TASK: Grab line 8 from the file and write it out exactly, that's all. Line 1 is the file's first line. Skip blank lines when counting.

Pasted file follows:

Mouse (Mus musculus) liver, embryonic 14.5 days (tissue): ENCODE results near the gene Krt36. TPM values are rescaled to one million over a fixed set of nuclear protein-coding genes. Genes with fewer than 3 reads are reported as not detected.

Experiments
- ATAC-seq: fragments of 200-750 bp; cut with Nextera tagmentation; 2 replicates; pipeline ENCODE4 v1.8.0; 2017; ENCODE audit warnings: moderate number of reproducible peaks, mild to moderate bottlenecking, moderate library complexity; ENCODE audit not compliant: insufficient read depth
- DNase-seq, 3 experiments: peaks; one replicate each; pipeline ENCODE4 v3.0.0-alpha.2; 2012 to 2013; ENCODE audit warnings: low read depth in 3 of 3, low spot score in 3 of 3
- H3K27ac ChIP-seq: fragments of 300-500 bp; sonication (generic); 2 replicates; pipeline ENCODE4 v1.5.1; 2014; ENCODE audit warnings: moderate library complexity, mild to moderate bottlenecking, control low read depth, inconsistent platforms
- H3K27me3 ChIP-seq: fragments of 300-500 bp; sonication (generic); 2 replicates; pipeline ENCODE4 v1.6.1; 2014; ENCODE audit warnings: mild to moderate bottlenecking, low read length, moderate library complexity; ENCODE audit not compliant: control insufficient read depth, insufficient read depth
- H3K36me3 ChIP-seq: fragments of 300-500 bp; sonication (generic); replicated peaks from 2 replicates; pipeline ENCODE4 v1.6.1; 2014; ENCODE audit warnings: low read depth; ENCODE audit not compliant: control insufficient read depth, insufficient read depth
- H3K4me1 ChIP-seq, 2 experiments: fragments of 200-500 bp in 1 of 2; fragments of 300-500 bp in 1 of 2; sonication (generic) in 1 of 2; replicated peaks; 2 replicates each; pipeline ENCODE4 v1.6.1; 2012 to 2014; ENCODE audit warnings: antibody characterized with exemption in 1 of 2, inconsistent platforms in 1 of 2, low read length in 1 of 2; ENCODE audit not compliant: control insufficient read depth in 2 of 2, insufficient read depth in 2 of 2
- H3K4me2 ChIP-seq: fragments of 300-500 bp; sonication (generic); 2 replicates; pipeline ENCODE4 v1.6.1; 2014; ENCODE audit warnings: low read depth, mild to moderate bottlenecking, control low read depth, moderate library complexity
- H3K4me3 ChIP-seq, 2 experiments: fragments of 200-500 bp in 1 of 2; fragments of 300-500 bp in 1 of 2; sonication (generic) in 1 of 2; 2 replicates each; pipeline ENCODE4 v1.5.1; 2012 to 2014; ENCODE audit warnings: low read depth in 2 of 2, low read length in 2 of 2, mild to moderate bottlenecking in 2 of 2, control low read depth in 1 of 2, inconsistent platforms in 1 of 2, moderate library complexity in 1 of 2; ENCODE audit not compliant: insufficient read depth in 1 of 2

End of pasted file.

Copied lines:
- H3K4me1 ChIP-seq, 2 experiments: fragments of 200-500 bp in 1 of 2; fragments of 300-500 bp in 1 of 2; sonication (generic) in 1 of 2; replicated peaks; 2 replicates each; pipeline ENCODE4 v1.6.1; 2012 to 2014; ENCODE audit warnings: antibody characterized with exemption in 1 of 2, inconsistent platforms in 1 of 2, low read length in 1 of 2; ENCODE audit not compliant: control insufficient read depth in 2 of 2, insufficient read depth in 2 of 2